Alternative Methods of Horn Fly Control

By: Heather Smith Thomas

Of all biting flies, horn flies cause the most problem for cattle because adult flies spend almost all their time on the host. During fly season, an animal may have thousands covering neck, shoulders and back, with smaller numbers on the rest of the body or along the midline of the belly. Studies have shown that a calf with more than 200 flies during summer may weigh 15 to 50 pounds less at weaning than calves with fewer flies.

Horn flies have a short life cycle—from egg to adult in 10 to 20 days. Adults live about three weeks and suck blood so they can produce eggs—which they lay in fresh manure. 

For several decades the most common way to control horn flies was with pesticides such as pour-ons, rubbers and dusters (self-applicators) and insecticide ear tags. Horn flies develop resistance to these chemicals after a few generations, however, and chemicals must be rotated yearly or every other year. Another drawback is that there have been some indications that certain pyrethroids may have negative effects on semen quality of bulls. Many stockmen are now trying to use fewer chemical pesticides to control parasites.  

One alternative for horn fly control is to use natural methods such as parasitic wasps (that work best in small areas like a feedyard or barnyard) and dung beetles. The tiny wasps can be purchased in immature form from several insectaries around the U.S. The adult wasps lay their eggs in fly larva in manure and the young wasps eat the fly larvae.

Dung beetles live in manure. The adults feed on liquid portions, and lay eggs in manure. The hatching larvae consume more manure. Dung beetles help control all parasites that depend on manure for part of their life cycle. Some species of beetles bury manure, which helps fertilize the soil.

 There are more than 90 species of dung beetles in North America, including some imported from Africa during the 1970’s and 1980’s. The beetles bury 95% of horn fly eggs and larvae and 90% of internal parasites passed in manure.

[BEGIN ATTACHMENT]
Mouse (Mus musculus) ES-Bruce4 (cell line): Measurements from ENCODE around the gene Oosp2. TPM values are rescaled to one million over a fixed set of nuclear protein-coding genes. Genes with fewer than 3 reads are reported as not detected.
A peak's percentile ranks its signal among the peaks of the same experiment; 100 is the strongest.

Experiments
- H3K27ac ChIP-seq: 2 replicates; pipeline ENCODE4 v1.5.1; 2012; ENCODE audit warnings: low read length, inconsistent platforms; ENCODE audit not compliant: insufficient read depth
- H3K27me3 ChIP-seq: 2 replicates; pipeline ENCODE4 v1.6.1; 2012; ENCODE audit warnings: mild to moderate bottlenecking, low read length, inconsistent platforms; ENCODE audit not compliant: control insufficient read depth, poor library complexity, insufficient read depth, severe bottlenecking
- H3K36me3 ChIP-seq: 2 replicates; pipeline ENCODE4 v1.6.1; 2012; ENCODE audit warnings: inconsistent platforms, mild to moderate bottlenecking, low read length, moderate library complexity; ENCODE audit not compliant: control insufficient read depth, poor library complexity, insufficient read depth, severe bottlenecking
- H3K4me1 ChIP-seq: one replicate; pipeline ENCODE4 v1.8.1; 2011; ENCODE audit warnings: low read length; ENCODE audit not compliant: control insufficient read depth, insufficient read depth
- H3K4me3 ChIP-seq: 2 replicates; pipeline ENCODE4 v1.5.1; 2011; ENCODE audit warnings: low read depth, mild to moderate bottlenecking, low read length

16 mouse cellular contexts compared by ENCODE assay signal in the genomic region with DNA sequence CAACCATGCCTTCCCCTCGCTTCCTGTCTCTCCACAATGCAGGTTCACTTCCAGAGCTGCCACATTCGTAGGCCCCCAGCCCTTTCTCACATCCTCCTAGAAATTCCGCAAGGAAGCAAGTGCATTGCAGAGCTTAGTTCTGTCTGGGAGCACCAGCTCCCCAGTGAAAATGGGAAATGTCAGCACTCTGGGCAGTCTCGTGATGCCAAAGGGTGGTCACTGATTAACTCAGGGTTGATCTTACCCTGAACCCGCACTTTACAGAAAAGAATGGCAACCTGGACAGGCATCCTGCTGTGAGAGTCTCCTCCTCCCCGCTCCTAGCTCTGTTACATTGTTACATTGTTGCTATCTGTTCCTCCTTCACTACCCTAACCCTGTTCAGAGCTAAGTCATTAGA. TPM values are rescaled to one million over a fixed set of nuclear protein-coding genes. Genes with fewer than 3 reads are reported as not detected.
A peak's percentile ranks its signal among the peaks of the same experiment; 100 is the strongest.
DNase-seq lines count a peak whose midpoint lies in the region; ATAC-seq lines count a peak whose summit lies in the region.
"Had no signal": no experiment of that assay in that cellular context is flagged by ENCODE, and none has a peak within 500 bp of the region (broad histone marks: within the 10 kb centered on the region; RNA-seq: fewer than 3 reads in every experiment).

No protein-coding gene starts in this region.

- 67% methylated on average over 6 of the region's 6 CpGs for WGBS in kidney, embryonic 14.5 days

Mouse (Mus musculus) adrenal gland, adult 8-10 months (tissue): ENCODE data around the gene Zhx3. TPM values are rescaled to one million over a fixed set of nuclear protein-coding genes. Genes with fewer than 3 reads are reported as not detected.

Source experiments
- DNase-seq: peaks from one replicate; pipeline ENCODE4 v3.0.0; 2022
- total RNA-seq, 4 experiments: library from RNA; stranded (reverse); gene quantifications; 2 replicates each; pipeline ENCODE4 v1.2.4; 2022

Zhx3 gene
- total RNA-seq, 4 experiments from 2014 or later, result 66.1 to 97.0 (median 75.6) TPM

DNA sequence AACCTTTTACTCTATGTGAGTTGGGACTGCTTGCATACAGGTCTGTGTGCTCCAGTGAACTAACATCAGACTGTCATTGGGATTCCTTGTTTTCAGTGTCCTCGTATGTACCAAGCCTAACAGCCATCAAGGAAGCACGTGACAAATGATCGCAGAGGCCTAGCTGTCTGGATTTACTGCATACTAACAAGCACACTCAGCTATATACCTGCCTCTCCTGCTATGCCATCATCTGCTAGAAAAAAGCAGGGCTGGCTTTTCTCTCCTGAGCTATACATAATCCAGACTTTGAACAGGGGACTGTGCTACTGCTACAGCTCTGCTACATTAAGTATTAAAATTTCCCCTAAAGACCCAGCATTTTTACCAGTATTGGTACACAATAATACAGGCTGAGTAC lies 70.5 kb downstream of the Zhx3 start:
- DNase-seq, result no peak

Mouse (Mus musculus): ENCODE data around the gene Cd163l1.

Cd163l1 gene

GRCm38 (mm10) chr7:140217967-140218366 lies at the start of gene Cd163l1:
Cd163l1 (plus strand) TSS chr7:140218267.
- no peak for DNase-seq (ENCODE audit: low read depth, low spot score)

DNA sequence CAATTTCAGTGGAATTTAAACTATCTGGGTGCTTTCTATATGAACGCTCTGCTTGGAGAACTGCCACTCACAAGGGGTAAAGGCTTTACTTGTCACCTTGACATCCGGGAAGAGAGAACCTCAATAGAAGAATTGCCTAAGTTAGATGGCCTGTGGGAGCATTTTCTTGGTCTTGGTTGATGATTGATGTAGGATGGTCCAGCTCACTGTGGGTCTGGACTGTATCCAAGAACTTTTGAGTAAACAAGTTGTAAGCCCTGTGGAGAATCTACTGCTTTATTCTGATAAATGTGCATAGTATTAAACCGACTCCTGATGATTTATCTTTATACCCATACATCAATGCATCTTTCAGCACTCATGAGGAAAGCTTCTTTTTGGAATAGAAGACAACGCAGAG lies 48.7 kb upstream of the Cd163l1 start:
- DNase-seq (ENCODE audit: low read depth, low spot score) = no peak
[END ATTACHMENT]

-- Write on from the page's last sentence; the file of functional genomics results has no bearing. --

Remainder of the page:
Some types of dewormers and pesticides destroy dung beetles, however, killing at their larval stage. Use of ivermectin products can decimate beetle populations because fresh manure of treated cattle is toxic to beetle larvae. However, some products do not have an impact on dung beetle larvae.

Some stockmen with small herds control flies with Muscovy ducks. This breed is not a water duck; it eats insects. The ducks can range freely in pens and pastures and are prolific breeders. They follow cattle around, searching through manure for fly larvae and scattering the piles. It takes about four ducks per cow to adequately control the fly population. The ducks also eat adult flies and pick flies off cattle when they are lying down.

Other ways to reduce flies without chemicals

Some farmers use apple cider vinegar during summer in the cows’ water supply to repel flies. This makes the skin slightly more acidic (changes the pH) and flies are less attracted, reducing fly load on the animals.

Some rotation grazing programs minimize horn fly development, if the cattle are moved often enough, and far enough, to new pastures to get away from the manure where flies are breeding. If cattle are moved far enough, and don’t come back to that pasture for several weeks, this can help break the life cycle. Moving cows every day or every few days can make a big difference. If they are not moved far enough away, however, the flies can still find the cows.  

Walk Thru Horn Fly Trap

First constructed by USDA entomologist Willis Bruce before World War II, this fly trap gained new interest in the late 1980’s after horn fly resistance to insecticides became an issue. Detailed instructions for building a simple walk-through trap are available from University of Missouri Extension. 

Cattle enter the 10-foot trap through either end — like going and coming from water or along a travel route from pen to pen. As they walk through, they contact a series of canvas or carpet strips that dislodge most of the horn flies on their backs and sides. The dislodged flies are attracted to light and travel toward the screened sides of the trap, and cannot escape. Zigzag screening forces them to crawl from a large opening through a smaller one. As they go through this cone effect, they are trapped between the exterior screen on one side and the zigzag screen on the other. 

A combination of several strategies (fly trap, dung beetles, etc.) can reduce horn flies to less damaging levels.